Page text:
To turn and wind the passions as the will;

Figure, I own, at fint may give offence,
To melt the heart with sympathetic woe,

And harshly strike the eye's too curious sense : Awake the figh, and teach the tear to flow; But when perfections of the mind break forth, To put on frenzy's wild distracted glare,

Humour's chaste fallies, judgment's folid worth ; And freeze the soul with horror and despair;

When the pure genuine Aame, by Nature taught, With just desert enroll'd in endless frame,

Springs into sense, and ev'ry action's thought ; Conscious of worth superior, Cibber came.

Before such merit all objections fly ; When poor Alicia's madd'ning brains are rack’d, Pritchard's gentcel, and Garrick's fix feet high. And ftrongly imag'd griefs her mind dittract ; Oft have I, Pritchard, seen thy wond'rous skill, Struck with her grief, I catch the madness too! Confess’d thee great, but find thee greater still. My brain turns round, the headless trunk I view! That worth, which shone in scatter'd rays before, The roof cracks, Khakes and falls !-New horrors Collected now, breaks forth with double pow's. rile,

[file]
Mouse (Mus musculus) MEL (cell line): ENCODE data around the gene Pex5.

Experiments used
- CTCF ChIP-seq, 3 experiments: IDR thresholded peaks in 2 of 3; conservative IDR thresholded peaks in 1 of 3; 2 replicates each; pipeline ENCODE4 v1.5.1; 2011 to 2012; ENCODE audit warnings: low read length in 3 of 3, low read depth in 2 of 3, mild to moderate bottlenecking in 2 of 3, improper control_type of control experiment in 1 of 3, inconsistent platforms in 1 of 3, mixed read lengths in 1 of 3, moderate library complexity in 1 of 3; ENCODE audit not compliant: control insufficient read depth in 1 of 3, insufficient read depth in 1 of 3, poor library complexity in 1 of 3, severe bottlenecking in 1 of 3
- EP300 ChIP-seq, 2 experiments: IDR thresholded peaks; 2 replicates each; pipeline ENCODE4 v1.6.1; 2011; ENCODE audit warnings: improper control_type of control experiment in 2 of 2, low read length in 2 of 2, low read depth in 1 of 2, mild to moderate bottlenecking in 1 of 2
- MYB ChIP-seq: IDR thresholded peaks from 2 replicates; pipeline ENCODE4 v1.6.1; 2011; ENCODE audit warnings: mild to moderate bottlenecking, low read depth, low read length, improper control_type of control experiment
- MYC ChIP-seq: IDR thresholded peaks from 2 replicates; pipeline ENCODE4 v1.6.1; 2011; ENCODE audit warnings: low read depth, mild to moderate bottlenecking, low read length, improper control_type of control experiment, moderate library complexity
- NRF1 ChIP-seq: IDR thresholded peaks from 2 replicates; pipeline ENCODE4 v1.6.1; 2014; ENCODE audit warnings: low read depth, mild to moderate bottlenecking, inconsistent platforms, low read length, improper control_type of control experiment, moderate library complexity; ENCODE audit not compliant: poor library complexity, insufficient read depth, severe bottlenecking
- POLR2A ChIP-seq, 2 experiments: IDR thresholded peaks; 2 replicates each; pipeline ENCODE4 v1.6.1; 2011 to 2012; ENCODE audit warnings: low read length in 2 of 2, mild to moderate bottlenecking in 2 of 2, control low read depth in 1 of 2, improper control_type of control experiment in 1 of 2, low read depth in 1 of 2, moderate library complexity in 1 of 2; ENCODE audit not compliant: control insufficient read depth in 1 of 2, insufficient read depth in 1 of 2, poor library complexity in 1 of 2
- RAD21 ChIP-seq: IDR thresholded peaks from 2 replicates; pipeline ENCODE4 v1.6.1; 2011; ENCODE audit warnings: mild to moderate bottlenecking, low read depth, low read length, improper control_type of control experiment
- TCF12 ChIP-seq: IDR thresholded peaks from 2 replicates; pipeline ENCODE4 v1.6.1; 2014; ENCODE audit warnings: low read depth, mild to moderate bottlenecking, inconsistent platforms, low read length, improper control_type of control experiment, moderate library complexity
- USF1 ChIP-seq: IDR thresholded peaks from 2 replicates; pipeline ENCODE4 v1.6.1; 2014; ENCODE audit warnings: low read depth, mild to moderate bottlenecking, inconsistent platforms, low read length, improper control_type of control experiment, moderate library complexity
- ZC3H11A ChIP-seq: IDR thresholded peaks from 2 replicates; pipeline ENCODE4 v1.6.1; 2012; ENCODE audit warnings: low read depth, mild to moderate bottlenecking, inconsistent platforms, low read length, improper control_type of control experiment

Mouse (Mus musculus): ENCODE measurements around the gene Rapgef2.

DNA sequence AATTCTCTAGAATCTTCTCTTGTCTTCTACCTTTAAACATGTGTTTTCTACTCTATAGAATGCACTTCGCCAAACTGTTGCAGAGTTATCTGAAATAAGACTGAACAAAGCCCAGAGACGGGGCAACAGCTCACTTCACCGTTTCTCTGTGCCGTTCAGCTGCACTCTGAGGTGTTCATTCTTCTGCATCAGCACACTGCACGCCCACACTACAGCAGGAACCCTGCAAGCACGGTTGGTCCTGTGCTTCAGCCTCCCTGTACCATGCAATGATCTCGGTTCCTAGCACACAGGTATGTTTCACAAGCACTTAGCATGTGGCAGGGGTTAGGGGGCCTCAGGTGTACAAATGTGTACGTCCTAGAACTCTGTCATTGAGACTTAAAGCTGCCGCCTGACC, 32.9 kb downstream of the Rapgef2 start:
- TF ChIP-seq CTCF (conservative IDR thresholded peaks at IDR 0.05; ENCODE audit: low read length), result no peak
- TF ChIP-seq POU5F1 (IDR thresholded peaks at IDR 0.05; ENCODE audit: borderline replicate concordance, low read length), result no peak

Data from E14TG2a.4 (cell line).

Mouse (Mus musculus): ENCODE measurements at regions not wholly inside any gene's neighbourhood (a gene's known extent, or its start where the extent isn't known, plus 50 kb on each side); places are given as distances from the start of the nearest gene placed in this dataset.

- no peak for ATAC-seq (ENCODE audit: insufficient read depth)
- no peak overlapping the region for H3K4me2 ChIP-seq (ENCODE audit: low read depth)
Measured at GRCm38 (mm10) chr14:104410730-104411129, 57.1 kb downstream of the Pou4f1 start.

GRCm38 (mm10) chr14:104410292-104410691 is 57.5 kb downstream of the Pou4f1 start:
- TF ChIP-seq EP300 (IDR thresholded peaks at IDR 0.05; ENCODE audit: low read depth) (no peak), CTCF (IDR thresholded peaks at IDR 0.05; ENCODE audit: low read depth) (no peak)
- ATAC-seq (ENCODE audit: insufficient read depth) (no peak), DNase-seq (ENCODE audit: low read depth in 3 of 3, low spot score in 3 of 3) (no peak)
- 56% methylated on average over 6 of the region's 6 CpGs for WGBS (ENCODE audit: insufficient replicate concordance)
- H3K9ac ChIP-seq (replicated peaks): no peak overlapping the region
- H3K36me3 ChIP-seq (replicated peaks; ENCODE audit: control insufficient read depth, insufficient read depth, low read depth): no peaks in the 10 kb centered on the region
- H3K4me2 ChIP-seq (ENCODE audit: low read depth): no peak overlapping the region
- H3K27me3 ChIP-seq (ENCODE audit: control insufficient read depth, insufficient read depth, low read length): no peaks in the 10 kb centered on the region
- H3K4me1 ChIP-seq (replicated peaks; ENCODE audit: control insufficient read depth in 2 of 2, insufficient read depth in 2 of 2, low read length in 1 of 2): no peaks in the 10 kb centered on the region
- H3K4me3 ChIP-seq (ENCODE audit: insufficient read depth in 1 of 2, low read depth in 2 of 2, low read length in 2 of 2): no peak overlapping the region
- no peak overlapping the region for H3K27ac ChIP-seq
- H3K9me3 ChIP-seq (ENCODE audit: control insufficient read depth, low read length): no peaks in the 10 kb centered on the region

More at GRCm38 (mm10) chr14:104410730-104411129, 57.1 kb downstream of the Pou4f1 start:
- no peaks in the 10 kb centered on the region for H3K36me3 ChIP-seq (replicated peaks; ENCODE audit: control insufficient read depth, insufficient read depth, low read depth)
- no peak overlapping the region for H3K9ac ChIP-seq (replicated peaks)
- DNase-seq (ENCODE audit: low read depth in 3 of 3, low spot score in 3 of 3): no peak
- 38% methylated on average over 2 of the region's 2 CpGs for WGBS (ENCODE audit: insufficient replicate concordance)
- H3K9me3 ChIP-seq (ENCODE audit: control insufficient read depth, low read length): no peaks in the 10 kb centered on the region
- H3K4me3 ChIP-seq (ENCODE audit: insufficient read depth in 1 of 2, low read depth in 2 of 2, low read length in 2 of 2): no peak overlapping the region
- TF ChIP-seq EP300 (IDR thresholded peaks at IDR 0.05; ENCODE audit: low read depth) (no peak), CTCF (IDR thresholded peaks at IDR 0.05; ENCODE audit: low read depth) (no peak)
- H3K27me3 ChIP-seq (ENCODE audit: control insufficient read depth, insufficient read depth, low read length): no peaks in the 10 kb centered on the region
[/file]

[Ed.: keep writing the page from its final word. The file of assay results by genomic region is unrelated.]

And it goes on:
The Jealous Wife ! on that thy trophies raise, And reason buried in the rujn lics.

Inferior only to the author's praise.

From Dublin, fam'd in legends of romance Grey-bearded vet’rans, who, with partial tongue,
For mighty magic of enchanted lunce,

Extol the times when they themselves were young ;
With which her heroes armd victorious prove, Who having lost all relish for the stage,
And like a fooi rush o'er the land of love,